Truman Capote was born in New Orleans in 1925, a harsh time in America. He was brought up in an amalgamation of places in the South of America, moving among New Orleans, Alabama and New Georgia. He began writing stories at the age of fourteen, depending on the seasonal changes. He later went on to work for the New Yorker after having left school at fifteen. He soon became renowned as the author of the celebrated Breakfast at Tiffany’s. Finally, he published his masterpiece, In Cold Blood, which is most certainly a work of art that changed the nature of writing for all time to come. The novel is filled with contrasting themes, ranging between moments of sombreness and cheeriness, invoking various emotions when reading the non-fictional novel. The novel revolves around the lives of the infamous murderers, Richard Eugene Hickock and Perry Edward Smith and the story of how they murdered four innocent people, known as the Clutter family. This essay will explore the relationship between character and theme presented in In Cold Blood, referring specifically to the characters of Dick Hickock and Perry Smith, assessing the question about whether the characters are portrayed empathetically or as ruthless murderers, the theme of light versus dark being represented in each of these two characters. The contrast drawn between Dick and Perry and the Clutter family will be shown with reference to minor characters that influence the reader’s perceptions of the characters, as well as the effect of narrative scope on the novel.
Firstly, Perry was born,
“Perry Edward Smith Oct. 27 1928 in Huntington, Elko County, Nevada, which is situated way out in the boon docks, so to speak... in 1929 [his] family had ventured to Juneau, Alaska” (Capote 274).
He had not had a normal upbringing. His mother left his father at a young age and moved around the country without real love, friends or a proper grounding. Perry lived in a nunnery at one stage of his childhood where he was severely beaten to the stage of near death from drowning incidents caused by a certain nun. Therefore, it is no wonder that he felt as though the world was against him.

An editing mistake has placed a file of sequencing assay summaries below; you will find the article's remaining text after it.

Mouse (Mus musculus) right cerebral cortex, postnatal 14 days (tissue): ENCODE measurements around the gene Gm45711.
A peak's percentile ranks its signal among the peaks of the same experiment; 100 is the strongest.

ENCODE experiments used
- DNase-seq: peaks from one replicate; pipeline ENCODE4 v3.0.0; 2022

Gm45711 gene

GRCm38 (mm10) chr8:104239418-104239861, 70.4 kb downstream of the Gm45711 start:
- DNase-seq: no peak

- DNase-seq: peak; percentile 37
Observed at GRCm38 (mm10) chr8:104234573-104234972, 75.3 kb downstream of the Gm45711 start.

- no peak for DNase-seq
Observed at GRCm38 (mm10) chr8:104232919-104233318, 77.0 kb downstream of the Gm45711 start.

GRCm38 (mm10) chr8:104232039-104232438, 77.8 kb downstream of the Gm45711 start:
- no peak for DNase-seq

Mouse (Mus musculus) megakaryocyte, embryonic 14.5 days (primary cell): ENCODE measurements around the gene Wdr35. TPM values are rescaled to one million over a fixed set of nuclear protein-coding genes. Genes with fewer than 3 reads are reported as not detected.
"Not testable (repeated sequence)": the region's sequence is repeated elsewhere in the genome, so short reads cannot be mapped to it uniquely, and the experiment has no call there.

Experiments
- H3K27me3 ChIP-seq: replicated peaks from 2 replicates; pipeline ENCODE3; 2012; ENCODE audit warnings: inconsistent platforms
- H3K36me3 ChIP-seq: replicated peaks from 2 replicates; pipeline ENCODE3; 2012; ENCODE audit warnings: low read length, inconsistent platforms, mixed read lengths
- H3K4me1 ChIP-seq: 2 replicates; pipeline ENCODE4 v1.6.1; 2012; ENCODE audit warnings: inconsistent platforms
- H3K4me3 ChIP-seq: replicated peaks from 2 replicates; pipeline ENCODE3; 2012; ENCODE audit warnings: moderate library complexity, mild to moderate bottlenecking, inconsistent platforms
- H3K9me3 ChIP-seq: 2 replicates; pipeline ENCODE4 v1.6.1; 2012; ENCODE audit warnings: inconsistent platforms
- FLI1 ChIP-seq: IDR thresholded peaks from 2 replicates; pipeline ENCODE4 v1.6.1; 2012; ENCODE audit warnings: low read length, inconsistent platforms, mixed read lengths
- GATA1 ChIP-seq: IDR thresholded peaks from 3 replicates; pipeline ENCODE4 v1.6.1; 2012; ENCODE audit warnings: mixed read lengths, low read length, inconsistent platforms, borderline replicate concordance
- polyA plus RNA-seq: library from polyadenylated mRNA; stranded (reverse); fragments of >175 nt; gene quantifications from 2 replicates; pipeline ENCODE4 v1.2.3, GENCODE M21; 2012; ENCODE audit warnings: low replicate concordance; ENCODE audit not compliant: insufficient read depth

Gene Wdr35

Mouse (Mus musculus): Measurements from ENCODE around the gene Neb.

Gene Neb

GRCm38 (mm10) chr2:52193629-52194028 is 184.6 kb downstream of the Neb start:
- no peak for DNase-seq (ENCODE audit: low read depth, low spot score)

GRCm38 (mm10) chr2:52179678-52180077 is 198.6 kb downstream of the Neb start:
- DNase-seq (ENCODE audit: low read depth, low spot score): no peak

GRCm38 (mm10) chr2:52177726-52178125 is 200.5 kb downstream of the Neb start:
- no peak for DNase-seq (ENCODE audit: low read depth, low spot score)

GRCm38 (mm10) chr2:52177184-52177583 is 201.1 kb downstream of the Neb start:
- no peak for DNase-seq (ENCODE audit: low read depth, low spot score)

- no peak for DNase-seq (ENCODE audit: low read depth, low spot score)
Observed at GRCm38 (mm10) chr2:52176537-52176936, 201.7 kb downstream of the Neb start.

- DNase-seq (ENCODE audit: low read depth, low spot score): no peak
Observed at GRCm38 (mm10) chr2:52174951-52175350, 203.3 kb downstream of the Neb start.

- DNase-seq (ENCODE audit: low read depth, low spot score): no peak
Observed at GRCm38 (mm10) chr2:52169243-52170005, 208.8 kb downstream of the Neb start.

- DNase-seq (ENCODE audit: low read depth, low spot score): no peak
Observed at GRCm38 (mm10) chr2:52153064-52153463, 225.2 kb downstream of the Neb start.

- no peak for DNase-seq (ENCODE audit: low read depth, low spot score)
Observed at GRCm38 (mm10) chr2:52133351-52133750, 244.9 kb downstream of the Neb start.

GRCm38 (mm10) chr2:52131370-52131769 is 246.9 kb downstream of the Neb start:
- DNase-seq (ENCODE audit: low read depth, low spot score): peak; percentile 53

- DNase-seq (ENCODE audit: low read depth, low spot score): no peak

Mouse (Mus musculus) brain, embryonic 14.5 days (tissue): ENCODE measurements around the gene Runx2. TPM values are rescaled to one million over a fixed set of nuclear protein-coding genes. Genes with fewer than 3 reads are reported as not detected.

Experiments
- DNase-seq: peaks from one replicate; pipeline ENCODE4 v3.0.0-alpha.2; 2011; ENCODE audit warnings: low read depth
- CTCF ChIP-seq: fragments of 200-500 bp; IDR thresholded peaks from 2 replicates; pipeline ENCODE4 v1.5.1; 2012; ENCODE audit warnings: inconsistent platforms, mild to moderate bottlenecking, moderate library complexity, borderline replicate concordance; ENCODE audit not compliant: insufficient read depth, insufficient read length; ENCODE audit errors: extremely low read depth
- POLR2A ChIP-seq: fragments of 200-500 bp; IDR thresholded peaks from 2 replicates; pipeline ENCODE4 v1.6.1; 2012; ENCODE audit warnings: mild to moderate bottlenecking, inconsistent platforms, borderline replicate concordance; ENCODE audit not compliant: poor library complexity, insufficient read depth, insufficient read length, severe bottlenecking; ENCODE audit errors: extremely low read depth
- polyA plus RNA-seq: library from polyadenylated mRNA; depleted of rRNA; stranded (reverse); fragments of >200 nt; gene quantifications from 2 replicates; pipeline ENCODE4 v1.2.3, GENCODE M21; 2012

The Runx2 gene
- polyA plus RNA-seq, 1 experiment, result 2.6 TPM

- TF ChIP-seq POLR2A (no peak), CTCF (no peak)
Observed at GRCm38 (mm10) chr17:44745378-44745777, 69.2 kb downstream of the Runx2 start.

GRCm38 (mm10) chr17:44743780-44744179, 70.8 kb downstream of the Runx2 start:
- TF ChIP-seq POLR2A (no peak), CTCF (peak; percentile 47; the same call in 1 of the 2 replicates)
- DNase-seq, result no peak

Moreover, “Sitting, [Perry] seemed a more than normal-sized man, a powerful man, with the shoulders, the arms, the thick, crouching torso of a weight-lifter” but he was disproportionately structured, “when he stood up he was no taller than a 12-year-old child” (Capote 27). It is this that is ominously foreboding of his personality. At a first glance he seems to be grotesquely large and well-built, but further inspection allows one realise that he is merely, “overblown and muscle bound” (Capote 27). The same thought process is attached to his inner qualities; he seems at first, with his boyishly good-looks, to be soft and sweet, a part Indian and a part Irishmen to be a placid romantic. One would never assume at first that Perry is a cold-blooded killer. Instead, one would think the opposite with him being so caring of animals such a squirrels, enjoying the company of children and being an excellent artist and skilled guitar player –
“With the aid of his guitar, Perry had [often] hung himself into a happy humour. He knew the lyrics of some two hundred hymns and ballads – a repertoire ranging [endlessly]” (Capote 59)
But, through further analysis one finds that, “In some ways old Perry was “spooky as hell”... He could slide into a fury... “He might be ready to kill you, but you’d never know it, not to look at or listen to.”” (Capote 116) What was really going on with Perry, whether he was anxious or nervous, scared or ireful - even with his anxiety causing his blood to bubble, it was almost assured that he would remain cool, calm and collected on the outside, “with eyes serene and slightly sleepy” (Capote 116). Therefore, Perry had a, “doom against which virtue was no defense" (Capote 185). He “had such a rotten life” (Capote 306). In many ways Perry is portrayed in an array of varying...
Bibliography: Capote, Truman. In Cold Blood. New York: Penguin Books, 1965.
Joel, Bille. "Pianoman." Piano Man. cond. M Stewart. By Billie Joel. Los Angeles, 1973.
Pulp Fiction. Dir. Quentin Tarantino. Perf. Samuel L. Jackson. 1994.
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